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The Philippine peso (PhP) is fully convertible and can be freely exchanged for foreign currency outside of the banking system. There are no restrictions on sending money to the Philippines or carrying foreign currency into or transferring money out of the Philippines.
Travellers carrying currency over a value of US$10,000 must declare this to customs authorities in accordance with the country’s 2001 Anti-Money Laundering Act. Under the same act, all financial transfers that exceed a value of PhP400,000 are reported to the Anti-Money Laundering Council. Local currency may not be removed in amounts over PhP10,000 without express approval from the central bank, Bangko Sentral ng Pilipinas (BSP).
The BSP requires that approval be sought for certain operations in order to monitor the stock of foreign currency assets in the banking sector. For example, foreign investments must be registered with the BSP, and it reserves the right to approve foreign loans that will be repaid or repatriated in foreign currency. The amount of foreign currency that residents are able to purchase to transfer money abroad are subject to certain thresholds depending on the type of transaction; we recommend consulting the BSP forex regulations for the most up-to-date information.
The central bank, Bangko Sentral ng Pilipinas, is in charge of setting the country’s monetary policy, maintaining price stability and monitoring the health of the financial system, including the foreign exchange market. Today, the Philippine peso is on a free-float system, and the central bank’s policy is to intervene only to prevent episodes of excessive foreign exchange volatility.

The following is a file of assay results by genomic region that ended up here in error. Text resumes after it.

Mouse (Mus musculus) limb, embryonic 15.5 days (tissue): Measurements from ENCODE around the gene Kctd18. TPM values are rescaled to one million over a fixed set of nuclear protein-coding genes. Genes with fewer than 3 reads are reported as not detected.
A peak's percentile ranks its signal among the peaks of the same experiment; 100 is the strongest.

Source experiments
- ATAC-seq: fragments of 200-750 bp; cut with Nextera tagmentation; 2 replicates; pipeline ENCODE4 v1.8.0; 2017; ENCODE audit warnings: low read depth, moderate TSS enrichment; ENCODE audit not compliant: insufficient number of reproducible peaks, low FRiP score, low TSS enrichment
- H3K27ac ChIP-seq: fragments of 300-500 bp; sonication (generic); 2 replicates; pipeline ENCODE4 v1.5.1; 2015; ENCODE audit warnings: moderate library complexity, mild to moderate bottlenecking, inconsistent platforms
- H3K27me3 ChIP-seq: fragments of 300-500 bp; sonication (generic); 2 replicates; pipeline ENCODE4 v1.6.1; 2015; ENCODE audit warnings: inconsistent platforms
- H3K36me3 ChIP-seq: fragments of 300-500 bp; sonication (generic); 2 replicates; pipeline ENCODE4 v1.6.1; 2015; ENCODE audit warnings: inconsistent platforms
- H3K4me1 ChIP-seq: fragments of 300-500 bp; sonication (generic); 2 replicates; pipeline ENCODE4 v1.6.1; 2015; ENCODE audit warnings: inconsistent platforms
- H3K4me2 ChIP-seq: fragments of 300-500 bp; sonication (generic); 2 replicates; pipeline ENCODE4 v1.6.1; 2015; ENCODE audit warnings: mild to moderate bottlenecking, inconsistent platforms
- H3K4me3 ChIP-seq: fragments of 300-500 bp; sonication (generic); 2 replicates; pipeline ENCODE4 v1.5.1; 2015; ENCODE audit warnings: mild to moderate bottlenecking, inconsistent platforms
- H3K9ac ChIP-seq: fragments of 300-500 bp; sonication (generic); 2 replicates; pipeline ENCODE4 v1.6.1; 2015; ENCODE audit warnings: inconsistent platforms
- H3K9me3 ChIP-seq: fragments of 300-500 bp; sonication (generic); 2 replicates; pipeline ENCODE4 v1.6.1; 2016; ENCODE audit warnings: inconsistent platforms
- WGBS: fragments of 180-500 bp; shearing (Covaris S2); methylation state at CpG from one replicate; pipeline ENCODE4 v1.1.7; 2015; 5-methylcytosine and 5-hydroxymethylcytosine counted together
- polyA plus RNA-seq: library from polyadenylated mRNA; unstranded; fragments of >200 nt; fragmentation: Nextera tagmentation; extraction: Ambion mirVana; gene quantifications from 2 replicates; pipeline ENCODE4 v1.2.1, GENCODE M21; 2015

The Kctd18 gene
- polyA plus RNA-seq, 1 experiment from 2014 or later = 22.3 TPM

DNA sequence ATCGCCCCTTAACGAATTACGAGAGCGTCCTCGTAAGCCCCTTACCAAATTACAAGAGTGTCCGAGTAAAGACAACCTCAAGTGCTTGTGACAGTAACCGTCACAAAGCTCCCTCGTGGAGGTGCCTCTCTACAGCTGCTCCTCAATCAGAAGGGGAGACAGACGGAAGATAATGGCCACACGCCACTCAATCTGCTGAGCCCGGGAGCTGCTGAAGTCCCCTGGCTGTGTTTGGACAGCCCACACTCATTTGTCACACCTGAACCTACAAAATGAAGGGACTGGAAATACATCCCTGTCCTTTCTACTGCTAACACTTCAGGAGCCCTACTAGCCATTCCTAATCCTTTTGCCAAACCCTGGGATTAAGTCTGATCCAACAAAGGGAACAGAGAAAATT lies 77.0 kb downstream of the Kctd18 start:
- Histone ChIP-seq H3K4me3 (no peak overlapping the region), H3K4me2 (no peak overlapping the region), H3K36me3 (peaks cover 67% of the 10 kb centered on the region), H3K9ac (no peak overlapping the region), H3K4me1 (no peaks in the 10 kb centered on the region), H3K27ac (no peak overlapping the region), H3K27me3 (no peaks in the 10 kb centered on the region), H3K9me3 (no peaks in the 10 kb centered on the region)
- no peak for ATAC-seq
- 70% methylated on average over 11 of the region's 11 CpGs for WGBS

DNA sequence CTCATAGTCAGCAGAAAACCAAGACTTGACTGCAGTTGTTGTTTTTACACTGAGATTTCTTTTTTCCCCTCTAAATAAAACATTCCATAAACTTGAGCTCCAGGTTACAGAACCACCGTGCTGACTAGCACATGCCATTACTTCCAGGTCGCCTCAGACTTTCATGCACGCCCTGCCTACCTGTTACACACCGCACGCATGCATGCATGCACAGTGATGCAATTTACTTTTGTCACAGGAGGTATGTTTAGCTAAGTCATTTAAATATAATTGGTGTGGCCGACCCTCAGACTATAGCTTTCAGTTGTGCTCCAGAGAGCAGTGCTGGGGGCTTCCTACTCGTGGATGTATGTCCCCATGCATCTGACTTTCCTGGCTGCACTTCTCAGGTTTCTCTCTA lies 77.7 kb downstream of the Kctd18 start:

Property ownership is relatively unrestricted, although foreign land ownership is not permitted except in cases of inheritance. However, foreign investors in the Philippines can lease private land for up to 50 years.
Domestic firms must pay taxes on their worldwide income, while foreign corporations are taxed only on income generated within the Philippines. The same corporate income tax rate, 30%, is imposed on both foreign and domestic firms. Resident foreign firms, including Philippines-based branches of international companies, are also subject to a 15% levy on post-tax profits that are remitted from the Philippines office to the headquarters. The government has signed 40 double taxation agreements with countries around the world.
The Philippines is a high-volume country for foreign exchange on several levels, ranging from personal remittances to institutional investment. The country is one of the largest recipients of remittances in the world, thanks to an estimated 4m or more Filipinos working abroad. The Philippines has also attracted a rising level of foreign investment in the last five years, as its limited economic integration broadly shielded from the worst effects of the global economic crisis since 2008. Its stock market registered the second-best performance in Asia in 2012. Given the economy’s reliance on foreign capital, the government has significantly its relaxed currency controls since 2007 and established a conducive environment for investment.
The country’s monetary unit, the Philippine peso, is made up of 100 sentimos. Banknotes are available in denominations of 20, 50, 100, 200, 500 and 1,000 pesos. The PhP5 and PhP10 banknotes have been discontinued, but they are still legal tender. Coins are minted in values of PhP1, PhP5 and PhP10, as well as 1, 5, 10 and 25 sentimos.
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